I am looking for a new set of cookware.

  1. Being a graduate student, I don't earn much money, so I'd like to know if there are some suggestions about what are available on the market with reasonable quality and price, according to your experience. Mine current set is Cullineary Edge 7PC s/s Cookware Set - Bakelite Handle

    alt text

    It cost me around $20~30. However after three and four years, the bakelite knobs and handles started to become shaky, more or less, and I have to tighten their screws every now and then, until it became impossible recently. But still I can bear its quality, with its relatively low price. I found some on the internet, such as

    It kind of confuses me, because they all look similar to my current set but with different levels of customer reviews

  2. As I searched on the internet, I prefer those health-friendly, and the only thing I know is to choose stainless steel without non-stick Teflon and aluminium. For example, Cook N Home 7 Piece Stainless Steel Cookware Set

    alt text

    Its features are:

    • Mirror polished stainless steel body
    • Aluminium capsuled bottom
    • Stay cool bakelite handle and knobs
    • Tempered glass lid
    • Dishwasher safe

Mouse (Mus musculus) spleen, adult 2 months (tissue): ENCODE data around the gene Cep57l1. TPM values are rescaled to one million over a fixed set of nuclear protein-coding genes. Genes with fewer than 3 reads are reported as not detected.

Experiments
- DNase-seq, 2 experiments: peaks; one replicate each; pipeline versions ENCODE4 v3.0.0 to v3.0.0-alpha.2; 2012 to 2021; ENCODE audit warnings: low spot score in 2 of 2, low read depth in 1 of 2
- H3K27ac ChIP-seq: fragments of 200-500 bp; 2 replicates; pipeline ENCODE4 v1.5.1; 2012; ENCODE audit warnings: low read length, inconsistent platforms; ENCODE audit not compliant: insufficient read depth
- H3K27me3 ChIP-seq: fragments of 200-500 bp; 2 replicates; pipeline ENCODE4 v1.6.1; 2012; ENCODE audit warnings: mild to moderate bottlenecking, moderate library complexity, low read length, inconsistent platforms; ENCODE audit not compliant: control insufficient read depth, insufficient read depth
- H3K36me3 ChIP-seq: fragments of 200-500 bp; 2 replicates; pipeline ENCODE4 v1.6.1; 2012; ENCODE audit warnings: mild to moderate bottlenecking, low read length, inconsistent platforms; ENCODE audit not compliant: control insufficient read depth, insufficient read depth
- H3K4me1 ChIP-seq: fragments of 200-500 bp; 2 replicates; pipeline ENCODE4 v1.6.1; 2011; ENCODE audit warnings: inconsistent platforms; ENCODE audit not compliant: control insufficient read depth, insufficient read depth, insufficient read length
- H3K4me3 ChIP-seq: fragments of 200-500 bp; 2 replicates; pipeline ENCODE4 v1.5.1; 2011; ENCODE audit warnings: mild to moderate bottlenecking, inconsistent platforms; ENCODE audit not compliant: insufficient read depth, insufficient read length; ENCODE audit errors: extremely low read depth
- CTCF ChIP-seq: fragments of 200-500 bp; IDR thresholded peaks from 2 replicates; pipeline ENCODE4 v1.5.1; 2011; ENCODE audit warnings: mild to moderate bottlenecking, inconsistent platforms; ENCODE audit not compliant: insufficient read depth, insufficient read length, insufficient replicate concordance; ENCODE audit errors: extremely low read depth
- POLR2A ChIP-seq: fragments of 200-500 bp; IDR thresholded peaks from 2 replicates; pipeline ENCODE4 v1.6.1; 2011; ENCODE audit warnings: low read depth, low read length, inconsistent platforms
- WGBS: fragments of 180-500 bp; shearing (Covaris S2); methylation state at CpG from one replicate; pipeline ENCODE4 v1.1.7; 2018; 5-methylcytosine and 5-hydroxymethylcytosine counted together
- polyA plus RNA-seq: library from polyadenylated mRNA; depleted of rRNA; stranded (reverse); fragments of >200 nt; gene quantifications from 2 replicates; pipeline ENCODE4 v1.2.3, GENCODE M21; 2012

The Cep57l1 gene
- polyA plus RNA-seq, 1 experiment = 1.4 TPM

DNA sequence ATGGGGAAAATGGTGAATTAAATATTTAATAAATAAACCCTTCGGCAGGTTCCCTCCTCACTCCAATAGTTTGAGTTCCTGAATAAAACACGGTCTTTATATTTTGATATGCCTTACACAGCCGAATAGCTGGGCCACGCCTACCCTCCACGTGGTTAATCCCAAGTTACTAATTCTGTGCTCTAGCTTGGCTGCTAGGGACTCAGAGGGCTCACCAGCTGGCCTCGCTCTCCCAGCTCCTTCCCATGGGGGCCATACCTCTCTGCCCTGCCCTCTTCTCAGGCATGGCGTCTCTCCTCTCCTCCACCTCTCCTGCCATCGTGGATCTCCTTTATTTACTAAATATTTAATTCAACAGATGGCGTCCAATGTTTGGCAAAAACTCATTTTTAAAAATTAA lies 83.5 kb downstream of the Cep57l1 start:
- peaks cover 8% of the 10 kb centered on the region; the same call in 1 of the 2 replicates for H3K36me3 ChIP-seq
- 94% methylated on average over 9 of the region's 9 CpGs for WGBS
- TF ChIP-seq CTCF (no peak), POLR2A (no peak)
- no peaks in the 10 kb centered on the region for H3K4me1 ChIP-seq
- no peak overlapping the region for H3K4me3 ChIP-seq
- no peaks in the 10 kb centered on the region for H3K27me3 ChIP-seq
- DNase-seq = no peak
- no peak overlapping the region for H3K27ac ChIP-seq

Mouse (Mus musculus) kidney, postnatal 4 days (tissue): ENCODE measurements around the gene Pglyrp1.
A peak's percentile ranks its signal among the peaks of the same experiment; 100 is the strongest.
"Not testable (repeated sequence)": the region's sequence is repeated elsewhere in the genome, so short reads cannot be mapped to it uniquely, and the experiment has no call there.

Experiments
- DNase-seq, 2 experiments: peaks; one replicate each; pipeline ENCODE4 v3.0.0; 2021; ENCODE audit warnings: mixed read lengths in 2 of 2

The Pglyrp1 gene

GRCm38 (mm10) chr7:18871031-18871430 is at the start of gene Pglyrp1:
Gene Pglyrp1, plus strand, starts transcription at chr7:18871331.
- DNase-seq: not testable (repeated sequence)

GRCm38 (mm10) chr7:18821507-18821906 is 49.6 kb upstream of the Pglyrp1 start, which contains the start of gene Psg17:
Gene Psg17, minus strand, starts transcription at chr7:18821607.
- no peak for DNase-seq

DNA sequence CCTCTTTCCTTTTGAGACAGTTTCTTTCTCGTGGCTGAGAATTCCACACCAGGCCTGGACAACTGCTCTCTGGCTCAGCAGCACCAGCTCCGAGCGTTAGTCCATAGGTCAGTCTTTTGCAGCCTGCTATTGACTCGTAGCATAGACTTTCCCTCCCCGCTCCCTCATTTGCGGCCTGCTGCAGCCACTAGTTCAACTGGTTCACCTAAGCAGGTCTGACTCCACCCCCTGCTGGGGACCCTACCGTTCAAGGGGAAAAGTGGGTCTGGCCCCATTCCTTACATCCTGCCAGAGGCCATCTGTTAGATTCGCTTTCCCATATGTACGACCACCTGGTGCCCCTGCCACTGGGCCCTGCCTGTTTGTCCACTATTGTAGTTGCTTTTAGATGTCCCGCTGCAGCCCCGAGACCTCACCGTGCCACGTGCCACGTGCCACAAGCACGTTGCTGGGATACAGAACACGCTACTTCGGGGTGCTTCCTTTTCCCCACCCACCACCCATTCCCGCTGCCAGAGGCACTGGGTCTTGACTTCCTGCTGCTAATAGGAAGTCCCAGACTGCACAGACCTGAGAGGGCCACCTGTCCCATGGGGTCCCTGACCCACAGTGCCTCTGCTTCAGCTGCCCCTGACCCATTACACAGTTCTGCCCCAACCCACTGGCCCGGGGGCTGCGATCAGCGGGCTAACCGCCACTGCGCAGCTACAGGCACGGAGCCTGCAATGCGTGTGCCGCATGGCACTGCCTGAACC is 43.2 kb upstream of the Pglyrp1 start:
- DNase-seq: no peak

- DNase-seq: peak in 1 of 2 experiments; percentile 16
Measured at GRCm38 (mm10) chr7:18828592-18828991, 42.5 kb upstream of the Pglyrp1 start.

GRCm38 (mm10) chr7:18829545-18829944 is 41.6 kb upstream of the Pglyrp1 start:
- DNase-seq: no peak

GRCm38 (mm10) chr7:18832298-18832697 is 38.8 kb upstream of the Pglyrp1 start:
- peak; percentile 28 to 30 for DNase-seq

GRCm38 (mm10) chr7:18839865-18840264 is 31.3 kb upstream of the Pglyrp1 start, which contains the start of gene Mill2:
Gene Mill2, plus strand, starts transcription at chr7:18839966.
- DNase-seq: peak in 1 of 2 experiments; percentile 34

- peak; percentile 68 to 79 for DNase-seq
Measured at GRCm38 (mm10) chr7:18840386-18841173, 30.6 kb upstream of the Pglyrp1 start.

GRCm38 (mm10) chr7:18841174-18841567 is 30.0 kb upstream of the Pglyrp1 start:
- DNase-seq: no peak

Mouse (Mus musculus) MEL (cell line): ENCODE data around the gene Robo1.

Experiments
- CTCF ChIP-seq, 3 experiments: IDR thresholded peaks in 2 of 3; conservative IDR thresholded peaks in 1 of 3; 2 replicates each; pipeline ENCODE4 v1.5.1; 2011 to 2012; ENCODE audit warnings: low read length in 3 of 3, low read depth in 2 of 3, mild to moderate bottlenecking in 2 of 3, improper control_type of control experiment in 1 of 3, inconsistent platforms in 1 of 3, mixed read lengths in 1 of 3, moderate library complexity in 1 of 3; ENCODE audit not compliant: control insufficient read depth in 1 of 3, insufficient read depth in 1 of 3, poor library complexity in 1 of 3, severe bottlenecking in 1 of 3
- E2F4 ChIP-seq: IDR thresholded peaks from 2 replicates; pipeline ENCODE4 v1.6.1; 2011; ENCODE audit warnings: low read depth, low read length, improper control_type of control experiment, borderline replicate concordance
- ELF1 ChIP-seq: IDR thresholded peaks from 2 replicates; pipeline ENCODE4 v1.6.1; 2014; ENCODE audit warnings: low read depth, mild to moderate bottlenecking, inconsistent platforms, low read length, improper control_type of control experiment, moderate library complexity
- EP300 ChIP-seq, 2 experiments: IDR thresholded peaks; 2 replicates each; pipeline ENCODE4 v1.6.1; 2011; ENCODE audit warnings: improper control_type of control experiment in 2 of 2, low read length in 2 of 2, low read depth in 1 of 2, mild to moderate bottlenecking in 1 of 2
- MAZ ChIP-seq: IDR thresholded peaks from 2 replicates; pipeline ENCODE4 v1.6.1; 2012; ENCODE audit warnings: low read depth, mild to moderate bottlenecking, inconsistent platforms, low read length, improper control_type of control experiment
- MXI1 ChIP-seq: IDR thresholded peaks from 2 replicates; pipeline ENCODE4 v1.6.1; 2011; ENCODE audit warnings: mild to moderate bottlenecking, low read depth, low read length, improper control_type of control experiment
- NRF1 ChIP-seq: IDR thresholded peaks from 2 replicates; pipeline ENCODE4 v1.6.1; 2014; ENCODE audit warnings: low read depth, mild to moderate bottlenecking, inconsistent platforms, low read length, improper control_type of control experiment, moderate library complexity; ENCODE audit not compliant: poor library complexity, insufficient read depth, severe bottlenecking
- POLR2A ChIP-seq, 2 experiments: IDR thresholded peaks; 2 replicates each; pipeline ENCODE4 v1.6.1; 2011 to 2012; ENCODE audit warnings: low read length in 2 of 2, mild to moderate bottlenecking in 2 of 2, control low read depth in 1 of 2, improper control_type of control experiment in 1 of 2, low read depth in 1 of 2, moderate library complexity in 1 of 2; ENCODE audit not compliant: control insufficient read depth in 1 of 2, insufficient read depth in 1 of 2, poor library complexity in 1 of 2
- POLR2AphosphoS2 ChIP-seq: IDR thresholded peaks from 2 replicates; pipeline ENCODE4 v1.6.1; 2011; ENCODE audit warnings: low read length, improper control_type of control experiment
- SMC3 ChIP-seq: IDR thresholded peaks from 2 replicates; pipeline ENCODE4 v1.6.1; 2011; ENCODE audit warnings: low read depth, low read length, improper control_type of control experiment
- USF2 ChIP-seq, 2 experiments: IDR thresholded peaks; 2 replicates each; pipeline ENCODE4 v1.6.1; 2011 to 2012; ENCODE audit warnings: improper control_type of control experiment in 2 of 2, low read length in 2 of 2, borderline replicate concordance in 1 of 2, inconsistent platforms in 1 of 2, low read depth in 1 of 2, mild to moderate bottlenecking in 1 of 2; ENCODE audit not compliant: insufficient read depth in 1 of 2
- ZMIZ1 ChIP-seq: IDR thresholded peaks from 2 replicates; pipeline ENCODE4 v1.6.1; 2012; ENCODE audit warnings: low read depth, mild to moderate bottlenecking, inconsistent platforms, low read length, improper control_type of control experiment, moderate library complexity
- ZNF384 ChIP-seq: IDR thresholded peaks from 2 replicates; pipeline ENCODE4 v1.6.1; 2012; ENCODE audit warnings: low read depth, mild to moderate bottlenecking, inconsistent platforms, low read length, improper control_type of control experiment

I am concerned about the usage of aluminium. According to what it says, is aluminium just used on the outside of the cookwares and in no contact with food inside? What is the purpose of "Aluminium capsuled bottom"?

Thanks and regards!

  • 2
    I can't seem to find one, but it seems there should already be a question and answers out there about what to look for in pots/pans. If so, this question would be best answered there. If nobody knows of one, I might take a crack at writing one. Seems like a better use of time than trying to evaluate the ones here for you.
    – bikeboy389
    Jan 6, 2011 at 23:18
  • 3
    Just wanted to note that the pictures above look very, very similar to a cookware set IKEA has offered in the past for a ridiculously low price - like under $20. Yes, for the set. I haven't been to IKEA lately, so I don't know if they still carry it, but we own a couple of sets, and they work pretty well.
    – Marti
    Jan 7, 2011 at 14:49

3 Answers 3


You don't need to buy your cookware in a complete set like this. I would start collecting a few pieces at a time, of reasonable quality, though you will pay a bit more per piece. You're really not saving money if you have to replace all your cheap cookware every few years.